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Islam

Overview
  • Traces its beginnings back to Adam
  • Humanity strayed from original monotheism
  • Prophets were sent to call people back to original monotheistic faith. Abraham
  • One of the most important prophets was Abraham
  • With his son, Ishmael, built Ka’bah in Mecca as a place of worship for the one God (Allah)
Pivotal Belief:

Summed up in the shahadah:  "There is no God but God (Allah) and Muhammad is his messenger."

Muhammad
  • Muhammad was the last prophet
  • Born in Mecca around 570
  • Beginning in 610 he received revelations that are recorded in the Qur’an  Qur’an is the “final word” and serves a the culmination and correction of scriptures of Judaism and Christianity
  • Left Mecca for Yathrib (Medina) where he established the first Islamic state in Medina in 622. Thie exodus to Median became known as the hegira or hijrah.
The Qur’an
  • Literally “reading” or “reciting”
  • About the length of the Christian New Testament arranged in 114 sections
  • Qur'an is the direct Word of Allah (God) to humanity through the prophet Muhammad. It is the uncreated (eternal) speech of God
Major Teachings of Qur’an
  • Oneness of Allah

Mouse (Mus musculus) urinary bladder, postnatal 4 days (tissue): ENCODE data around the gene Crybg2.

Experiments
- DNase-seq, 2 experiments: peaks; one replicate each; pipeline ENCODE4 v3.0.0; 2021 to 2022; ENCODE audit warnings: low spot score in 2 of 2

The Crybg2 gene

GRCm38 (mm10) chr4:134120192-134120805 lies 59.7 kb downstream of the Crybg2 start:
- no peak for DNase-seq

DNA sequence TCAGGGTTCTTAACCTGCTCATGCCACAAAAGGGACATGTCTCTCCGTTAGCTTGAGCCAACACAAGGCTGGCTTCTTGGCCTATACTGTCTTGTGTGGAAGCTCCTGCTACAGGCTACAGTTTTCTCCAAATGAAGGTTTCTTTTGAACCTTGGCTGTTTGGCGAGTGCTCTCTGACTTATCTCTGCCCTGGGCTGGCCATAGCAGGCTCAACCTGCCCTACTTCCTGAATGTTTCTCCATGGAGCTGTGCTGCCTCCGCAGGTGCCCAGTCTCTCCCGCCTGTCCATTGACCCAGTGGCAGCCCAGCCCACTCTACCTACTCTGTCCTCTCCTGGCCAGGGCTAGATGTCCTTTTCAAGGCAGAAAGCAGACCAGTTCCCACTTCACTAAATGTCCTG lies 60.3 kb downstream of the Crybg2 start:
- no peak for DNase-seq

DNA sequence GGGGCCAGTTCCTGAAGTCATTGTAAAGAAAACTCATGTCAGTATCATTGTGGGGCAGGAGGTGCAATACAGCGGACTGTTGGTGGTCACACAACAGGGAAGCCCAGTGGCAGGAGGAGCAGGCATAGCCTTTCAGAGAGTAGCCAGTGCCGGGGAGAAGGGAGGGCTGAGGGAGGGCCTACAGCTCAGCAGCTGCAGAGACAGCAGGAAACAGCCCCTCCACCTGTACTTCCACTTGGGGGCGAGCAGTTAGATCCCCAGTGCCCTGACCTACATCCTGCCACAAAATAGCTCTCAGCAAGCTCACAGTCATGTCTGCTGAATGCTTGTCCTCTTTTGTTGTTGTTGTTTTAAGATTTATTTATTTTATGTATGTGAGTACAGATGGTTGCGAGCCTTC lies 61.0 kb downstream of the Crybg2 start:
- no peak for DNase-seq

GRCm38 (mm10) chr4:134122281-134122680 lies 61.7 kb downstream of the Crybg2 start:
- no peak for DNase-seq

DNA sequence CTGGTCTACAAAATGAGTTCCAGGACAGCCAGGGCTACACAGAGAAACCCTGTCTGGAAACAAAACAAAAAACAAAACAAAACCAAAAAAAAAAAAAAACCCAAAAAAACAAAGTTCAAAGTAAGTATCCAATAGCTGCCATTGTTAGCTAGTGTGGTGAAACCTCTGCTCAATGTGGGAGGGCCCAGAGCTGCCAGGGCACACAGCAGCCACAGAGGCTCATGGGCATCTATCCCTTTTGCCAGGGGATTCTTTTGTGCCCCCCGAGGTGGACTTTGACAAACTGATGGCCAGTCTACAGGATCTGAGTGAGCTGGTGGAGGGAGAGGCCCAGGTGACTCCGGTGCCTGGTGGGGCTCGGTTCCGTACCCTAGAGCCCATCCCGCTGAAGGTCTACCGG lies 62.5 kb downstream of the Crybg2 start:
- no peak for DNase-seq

• Humanity should submit/accept Allah’s will.
  • At the last judgment each person will be held accountable for his/her deeds
  • Worst sin: equating anything to Allah
Duties

Duties required of all Muslims are known as the Five Pillars of Islam

  • Confession of faith (shahadah): “There is no god but Allah and Muhammad is His prophet.”
  •  Daily Prayers (Five times each day)
  • Zakat: giving 2.5% of one’s goods to those in need.
  • Fasting during Ramadan
  • Pilgrimage to Mecca (hajj)
Branches of Islam
Fairly early in its history, Islam divided into two main branches.  This division was largely the result of disagreement over the selection and nature of Muhammad's successor.
  • Sunnis (constitute majority of Muslims (80%),
  • Shiites (a minority centered in present day Iran and parts of Iraq).

The Sufis are a third group within Islam may overlap both Sunnis and Shiites. This movement focuses on mysticism and a direct experience of God.